Piez renovation still on track for fall 2010 ground breaking


Officials are finally preparing to break ground this fall on the long awaited renovations to Piez and Park Hall, another major step toward revitalizing some of Oswego State’s aged buildings on campus.

The planned Piez Hall renovations are a Part of the overall revitalized science facilities plan, the project is expected to create more opportunities for both students and faculty.

"The entire project will essentially fully renovate Piez Hall and add new construction around it to transform the 45-year-old building into a state-of-the-art science facility that will house the college’s existing biological sciences, chemistry, computer science, earth sciences, physics, and math departments, plus new programs in engineering," Thomas Simmonds, director of facilities design and construction, said.

The project is also expected to include significant upgrades to the Rice Creek Biological Field Station.

The renovation is currently still in the design development phase, with plans to bid out the initial phases of the work to start construction in mid to late 2010, Simmonds said.

"There are major additions that address the needs of an interactive sciences complex and offer learning and social opportunities with the concepts of a commons, and gathering places along the internal/external street," Simmonds said.

Still in limbo is how the chemistry department will prepare for the big move in the coming weeks to make the process move along more smoothly all the while keep class disruptions to a minimum.

"We will be talking with the science departments about how we will complete the sciences project," Casey Raymond, chemistry faculty and chair of the science planning committee said. "This may involve moving around some faculty and laboratories during the project."

While the renovations impact is expected to be widely felt, officials are currently reviewing an investigation in how to curb the amount of inconveniences the project will have on classes and other academic work.

"In the long term, it will create a greater interest in the understanding of science on the campus," Raymond said. "It will also provide modern teaching and research laboratories for students and faculty.

The project will keep all of the sciences under one roof, which will allow more interdisciplinary collaborations to develop. Among the new facilities in the complex will be new research spaces for the Environmental Research Center, a centralized instrumentation facility, a greenhouse, and a planetarium.

Completion of the sciences project will create modern teaching and research laboratories for the students and faculty.

"We are currently targeting a USGBC LEED (U.S Green Building Council’s Leadership in Energy and Efficient Design) gold rating, which will greatly progress the campus’s commitment to sustainability," Raymond said. "We are also currently working with CannonDesign to explore the possibilities of implementing renewable and sustainable systems in the building."

Among the amenities the building may include: wind turbines, solar panels, water conservation measures, and efficient ventilation.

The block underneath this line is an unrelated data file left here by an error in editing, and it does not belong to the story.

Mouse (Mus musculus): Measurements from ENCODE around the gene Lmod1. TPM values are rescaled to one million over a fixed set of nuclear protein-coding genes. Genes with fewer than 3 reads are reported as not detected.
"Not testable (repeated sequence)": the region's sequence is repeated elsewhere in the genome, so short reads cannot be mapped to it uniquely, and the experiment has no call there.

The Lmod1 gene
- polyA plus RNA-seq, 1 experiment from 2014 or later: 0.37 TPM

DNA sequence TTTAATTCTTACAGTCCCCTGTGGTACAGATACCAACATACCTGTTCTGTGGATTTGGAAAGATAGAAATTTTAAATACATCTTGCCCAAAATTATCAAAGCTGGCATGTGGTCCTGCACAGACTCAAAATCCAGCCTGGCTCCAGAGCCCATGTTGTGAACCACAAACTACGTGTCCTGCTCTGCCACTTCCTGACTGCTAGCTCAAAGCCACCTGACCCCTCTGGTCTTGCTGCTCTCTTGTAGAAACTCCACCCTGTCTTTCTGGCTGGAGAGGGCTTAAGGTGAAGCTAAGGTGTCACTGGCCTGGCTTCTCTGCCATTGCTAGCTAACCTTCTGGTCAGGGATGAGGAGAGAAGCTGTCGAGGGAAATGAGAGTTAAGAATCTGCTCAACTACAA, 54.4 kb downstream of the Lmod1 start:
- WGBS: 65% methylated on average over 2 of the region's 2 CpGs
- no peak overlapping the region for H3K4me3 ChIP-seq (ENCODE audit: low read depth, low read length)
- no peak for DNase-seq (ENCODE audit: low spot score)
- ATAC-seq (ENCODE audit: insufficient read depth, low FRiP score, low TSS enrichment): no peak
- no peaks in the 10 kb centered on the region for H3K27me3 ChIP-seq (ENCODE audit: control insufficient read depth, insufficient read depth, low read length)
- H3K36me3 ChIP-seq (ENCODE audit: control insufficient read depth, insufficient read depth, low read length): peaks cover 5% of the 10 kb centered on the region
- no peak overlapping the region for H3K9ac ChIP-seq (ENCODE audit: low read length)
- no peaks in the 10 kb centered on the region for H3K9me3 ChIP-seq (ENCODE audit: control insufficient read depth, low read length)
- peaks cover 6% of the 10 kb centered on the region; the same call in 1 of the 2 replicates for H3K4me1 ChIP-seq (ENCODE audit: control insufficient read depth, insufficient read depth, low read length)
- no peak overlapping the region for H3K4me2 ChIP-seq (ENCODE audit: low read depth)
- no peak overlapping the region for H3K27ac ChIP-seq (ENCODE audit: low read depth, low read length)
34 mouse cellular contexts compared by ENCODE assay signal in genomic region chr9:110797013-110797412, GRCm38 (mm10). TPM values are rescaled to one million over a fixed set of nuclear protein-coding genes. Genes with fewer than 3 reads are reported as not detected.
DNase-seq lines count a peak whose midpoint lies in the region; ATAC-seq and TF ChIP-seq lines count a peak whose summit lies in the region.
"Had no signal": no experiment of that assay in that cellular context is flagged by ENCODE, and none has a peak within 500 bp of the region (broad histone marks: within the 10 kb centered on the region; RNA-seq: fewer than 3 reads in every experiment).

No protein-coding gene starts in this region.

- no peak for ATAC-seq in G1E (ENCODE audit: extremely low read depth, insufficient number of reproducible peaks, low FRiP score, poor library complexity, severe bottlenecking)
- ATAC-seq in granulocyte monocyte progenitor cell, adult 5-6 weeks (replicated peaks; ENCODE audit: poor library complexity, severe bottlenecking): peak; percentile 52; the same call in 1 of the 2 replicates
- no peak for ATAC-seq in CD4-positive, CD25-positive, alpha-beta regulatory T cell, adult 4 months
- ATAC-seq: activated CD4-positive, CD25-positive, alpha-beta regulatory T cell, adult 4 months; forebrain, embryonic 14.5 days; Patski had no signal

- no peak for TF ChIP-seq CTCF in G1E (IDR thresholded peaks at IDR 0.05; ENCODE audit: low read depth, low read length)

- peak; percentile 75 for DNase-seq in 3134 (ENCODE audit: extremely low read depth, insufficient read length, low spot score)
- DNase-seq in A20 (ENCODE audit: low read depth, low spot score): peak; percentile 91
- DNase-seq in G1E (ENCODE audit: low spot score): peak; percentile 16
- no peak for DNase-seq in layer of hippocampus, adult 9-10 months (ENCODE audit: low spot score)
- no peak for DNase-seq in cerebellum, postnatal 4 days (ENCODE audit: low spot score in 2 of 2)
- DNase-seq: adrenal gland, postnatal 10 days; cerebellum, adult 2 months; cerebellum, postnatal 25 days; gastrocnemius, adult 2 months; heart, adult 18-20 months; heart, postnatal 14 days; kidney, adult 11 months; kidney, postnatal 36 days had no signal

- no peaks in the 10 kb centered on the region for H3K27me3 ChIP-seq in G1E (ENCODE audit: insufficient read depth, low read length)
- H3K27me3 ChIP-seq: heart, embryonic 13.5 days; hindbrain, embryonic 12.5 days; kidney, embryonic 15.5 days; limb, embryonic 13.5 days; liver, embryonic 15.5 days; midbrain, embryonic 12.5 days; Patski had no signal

"Additionally, it will create a physical connection between the sciences and the School of Education and help extend the Campus Spine between Hewitt Quad and Sheldon Quad," Raymond said. "The complex will also have a large three-story atrium, housing café."

The Park Hall aspect of the renovation is currently in preparation and planning, but there has not been nearly as much progress as the Piez renovation.

"It is always very exciting to see changes being made and I feel that there will be a greater feeling of cohesiveness and collegiality," Assistant Professor and Chair of Vocational Teacher Preparation Margaret Martin said. "All departments within the School of Education are in the "same business" and this just brings it closer to home, we all work as a team…and the team needs the same general headquarters."

The Sciences Project direction is also planning to demolish the current Snygg Hall at the later phases of the new sciences complex phasing.

"This decision was something that considered a wide range of factors," Simmonds said. "Basically, although Snygg was the last academic building constructed on campus, it has numerous major critical maintenance problems that make it not a cost effective structure to renovate nor a programmatic fit for the needs of current and future science buildings."

Piez Hall has better opportunities for rehabilitation and it is a better candidate to build new wings for the wet and specialized labs around.

"We are now in the design stages of planning the new Science Complex that will keep the history of Snygg and Piez Halls alive and enhanced," Simmonds said.

"We will also be able to temporarily consolidate and surge current science programs in Snygg and other areas while the renovations and new construction take place to offset major costs associated with much longer phasing scenarios and relocations," Simmonds said.

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